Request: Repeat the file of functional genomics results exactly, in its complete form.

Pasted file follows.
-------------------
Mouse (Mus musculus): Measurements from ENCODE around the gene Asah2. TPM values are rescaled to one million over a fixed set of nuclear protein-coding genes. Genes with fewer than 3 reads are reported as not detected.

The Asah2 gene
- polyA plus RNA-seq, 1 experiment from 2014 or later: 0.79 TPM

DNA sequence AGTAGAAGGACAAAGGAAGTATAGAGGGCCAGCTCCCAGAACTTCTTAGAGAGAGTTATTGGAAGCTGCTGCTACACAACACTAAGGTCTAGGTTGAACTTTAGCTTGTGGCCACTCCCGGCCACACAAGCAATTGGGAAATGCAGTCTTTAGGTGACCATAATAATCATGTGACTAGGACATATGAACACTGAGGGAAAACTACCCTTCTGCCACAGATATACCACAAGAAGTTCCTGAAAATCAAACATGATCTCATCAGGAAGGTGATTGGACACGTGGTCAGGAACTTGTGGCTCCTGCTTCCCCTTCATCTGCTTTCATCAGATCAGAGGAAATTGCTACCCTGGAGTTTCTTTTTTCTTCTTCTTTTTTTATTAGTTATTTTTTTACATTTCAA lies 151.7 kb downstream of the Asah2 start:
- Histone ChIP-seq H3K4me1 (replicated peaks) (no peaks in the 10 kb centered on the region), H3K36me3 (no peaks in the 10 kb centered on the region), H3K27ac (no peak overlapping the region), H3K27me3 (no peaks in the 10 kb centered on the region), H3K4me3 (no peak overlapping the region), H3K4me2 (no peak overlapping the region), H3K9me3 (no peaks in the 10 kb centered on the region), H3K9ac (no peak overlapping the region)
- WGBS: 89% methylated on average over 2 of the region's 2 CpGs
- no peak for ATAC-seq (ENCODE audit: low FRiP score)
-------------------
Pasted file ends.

Mouse (Mus musculus): Measurements from ENCODE around the gene Asah2. TPM values are rescaled to one million over a fixed set of nuclear protein-coding genes. Genes with fewer than 3 reads are reported as not detected.

The Asah2 gene
- polyA plus RNA-seq, 1 experiment from 2014 or later: 0.79 TPM

DNA sequence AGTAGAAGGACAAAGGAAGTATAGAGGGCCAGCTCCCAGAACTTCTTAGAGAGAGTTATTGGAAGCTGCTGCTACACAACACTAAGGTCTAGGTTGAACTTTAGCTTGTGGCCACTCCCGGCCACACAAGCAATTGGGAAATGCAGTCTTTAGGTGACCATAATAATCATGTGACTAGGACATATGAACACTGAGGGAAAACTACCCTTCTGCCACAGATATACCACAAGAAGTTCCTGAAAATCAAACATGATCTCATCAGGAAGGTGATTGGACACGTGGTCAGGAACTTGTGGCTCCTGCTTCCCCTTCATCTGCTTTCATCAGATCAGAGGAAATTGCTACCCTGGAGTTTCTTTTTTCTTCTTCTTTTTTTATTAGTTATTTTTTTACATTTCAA lies 151.7 kb downstream of the Asah2 start:
- Histone ChIP-seq H3K4me1 (replicated peaks) (no peaks in the 10 kb centered on the region), H3K36me3 (no peaks in the 10 kb centered on the region), H3K27ac (no peak overlapping the region), H3K27me3 (no peaks in the 10 kb centered on the region), H3K4me3 (no peak overlapping the region), H3K4me2 (no peak overlapping the region), H3K9me3 (no peaks in the 10 kb centered on the region), H3K9ac (no peak overlapping the region)
- WGBS: 89% methylated on average over 2 of the region's 2 CpGs
- no peak for ATAC-seq (ENCODE audit: low FRiP score)